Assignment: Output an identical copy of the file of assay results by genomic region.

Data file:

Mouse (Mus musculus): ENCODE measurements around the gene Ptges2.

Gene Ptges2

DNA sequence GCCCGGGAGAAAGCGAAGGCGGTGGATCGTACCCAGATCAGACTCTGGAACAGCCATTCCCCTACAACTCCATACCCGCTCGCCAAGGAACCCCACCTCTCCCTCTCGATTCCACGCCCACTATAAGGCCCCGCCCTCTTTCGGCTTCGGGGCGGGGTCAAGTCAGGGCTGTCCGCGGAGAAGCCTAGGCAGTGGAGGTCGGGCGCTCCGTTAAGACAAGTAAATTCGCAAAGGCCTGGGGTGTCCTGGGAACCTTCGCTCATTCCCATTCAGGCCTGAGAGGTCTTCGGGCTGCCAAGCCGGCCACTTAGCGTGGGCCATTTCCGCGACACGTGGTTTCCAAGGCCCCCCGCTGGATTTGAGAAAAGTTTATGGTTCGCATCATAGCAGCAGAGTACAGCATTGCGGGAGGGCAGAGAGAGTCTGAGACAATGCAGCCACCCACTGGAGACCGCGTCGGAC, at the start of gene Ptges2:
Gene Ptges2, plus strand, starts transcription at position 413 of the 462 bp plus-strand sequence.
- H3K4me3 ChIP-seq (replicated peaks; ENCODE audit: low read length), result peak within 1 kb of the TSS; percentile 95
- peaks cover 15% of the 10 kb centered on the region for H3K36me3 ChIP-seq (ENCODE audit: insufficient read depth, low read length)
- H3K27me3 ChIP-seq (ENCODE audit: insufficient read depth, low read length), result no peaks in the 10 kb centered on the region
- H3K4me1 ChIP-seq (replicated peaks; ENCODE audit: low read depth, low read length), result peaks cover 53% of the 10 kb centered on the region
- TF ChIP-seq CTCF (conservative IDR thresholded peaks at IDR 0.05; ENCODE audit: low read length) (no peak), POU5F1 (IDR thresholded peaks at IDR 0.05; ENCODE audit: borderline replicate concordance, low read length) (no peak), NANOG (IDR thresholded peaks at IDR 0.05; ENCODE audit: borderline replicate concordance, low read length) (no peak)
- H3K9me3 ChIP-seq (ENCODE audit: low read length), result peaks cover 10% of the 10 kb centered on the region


Mouse (Mus musculus): ENCODE measurements around the gene Ptges2.

Gene Ptges2

DNA sequence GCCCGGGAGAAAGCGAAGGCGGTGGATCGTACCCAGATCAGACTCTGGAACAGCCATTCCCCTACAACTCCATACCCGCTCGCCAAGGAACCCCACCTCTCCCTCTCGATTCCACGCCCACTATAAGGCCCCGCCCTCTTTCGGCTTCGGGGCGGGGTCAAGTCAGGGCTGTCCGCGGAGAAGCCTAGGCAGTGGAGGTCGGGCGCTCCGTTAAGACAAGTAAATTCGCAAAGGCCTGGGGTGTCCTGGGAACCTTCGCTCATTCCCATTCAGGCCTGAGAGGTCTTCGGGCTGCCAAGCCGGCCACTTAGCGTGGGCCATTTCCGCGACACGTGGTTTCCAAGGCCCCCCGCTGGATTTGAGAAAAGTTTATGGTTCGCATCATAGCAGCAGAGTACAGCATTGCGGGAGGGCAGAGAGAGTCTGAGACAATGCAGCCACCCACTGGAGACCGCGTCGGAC, at the start of gene Ptges2:
Gene Ptges2, plus strand, starts transcription at position 413 of the 462 bp plus-strand sequence.
- H3K4me3 ChIP-seq (replicated peaks; ENCODE audit: low read length), result peak within 1 kb of the TSS; percentile 95
- peaks cover 15% of the 10 kb centered on the region for H3K36me3 ChIP-seq (ENCODE audit: insufficient read depth, low read length)
- H3K27me3 ChIP-seq (ENCODE audit: insufficient read depth, low read length), result no peaks in the 10 kb centered on the region
- H3K4me1 ChIP-seq (replicated peaks; ENCODE audit: low read depth, low read length), result peaks cover 53% of the 10 kb centered on the region
- TF ChIP-seq CTCF (conservative IDR thresholded peaks at IDR 0.05; ENCODE audit: low read length) (no peak), POU5F1 (IDR thresholded peaks at IDR 0.05; ENCODE audit: borderline replicate concordance, low read length) (no peak), NANOG (IDR thresholded peaks at IDR 0.05; ENCODE audit: borderline replicate concordance, low read length) (no peak)
- H3K9me3 ChIP-seq (ENCODE audit: low read length), result peaks cover 10% of the 10 kb centered on the region